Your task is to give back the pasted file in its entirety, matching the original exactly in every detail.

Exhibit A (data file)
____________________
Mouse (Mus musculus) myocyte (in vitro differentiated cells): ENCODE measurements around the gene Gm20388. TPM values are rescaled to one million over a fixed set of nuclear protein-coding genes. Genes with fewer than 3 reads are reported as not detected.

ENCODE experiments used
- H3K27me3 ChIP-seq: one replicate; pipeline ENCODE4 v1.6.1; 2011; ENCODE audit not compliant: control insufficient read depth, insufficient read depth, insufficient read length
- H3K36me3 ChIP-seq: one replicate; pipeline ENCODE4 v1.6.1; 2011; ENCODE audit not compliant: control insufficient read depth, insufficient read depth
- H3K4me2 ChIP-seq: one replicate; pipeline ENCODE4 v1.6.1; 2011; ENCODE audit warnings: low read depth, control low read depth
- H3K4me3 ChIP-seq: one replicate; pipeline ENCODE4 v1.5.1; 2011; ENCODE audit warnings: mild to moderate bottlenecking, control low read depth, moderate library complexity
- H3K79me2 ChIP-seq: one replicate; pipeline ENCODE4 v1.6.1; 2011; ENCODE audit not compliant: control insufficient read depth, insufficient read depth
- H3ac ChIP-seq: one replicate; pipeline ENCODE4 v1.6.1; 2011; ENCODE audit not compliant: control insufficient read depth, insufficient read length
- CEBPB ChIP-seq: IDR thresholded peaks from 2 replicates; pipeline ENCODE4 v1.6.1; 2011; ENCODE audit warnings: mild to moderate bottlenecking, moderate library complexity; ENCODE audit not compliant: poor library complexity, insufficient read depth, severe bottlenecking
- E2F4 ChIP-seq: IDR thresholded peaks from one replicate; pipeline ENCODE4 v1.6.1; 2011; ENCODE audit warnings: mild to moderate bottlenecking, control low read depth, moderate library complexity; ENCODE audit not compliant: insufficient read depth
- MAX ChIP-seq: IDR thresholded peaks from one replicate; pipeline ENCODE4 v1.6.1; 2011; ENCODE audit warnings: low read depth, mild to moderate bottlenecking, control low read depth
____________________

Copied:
Mouse (Mus musculus) myocyte (in vitro differentiated cells): ENCODE measurements around the gene Gm20388. TPM values are rescaled to one million over a fixed set of nuclear protein-coding genes. Genes with fewer than 3 reads are reported as not detected.

ENCODE experiments used
- H3K27me3 ChIP-seq: one replicate; pipeline ENCODE4 v1.6.1; 2011; ENCODE audit not compliant: control insufficient read depth, insufficient read depth, insufficient read length
- H3K36me3 ChIP-seq: one replicate; pipeline ENCODE4 v1.6.1; 2011; ENCODE audit not compliant: control insufficient read depth, insufficient read depth
- H3K4me2 ChIP-seq: one replicate; pipeline ENCODE4 v1.6.1; 2011; ENCODE audit warnings: low read depth, control low read depth
- H3K4me3 ChIP-seq: one replicate; pipeline ENCODE4 v1.5.1; 2011; ENCODE audit warnings: mild to moderate bottlenecking, control low read depth, moderate library complexity
- H3K79me2 ChIP-seq: one replicate; pipeline ENCODE4 v1.6.1; 2011; ENCODE audit not compliant: control insufficient read depth, insufficient read depth
- H3ac ChIP-seq: one replicate; pipeline ENCODE4 v1.6.1; 2011; ENCODE audit not compliant: control insufficient read depth, insufficient read length
- CEBPB ChIP-seq: IDR thresholded peaks from 2 replicates; pipeline ENCODE4 v1.6.1; 2011; ENCODE audit warnings: mild to moderate bottlenecking, moderate library complexity; ENCODE audit not compliant: poor library complexity, insufficient read depth, severe bottlenecking
- E2F4 ChIP-seq: IDR thresholded peaks from one replicate; pipeline ENCODE4 v1.6.1; 2011; ENCODE audit warnings: mild to moderate bottlenecking, control low read depth, moderate library complexity; ENCODE audit not compliant: insufficient read depth
- MAX ChIP-seq: IDR thresholded peaks from one replicate; pipeline ENCODE4 v1.6.1; 2011; ENCODE audit warnings: low read depth, mild to moderate bottlenecking, control low read depth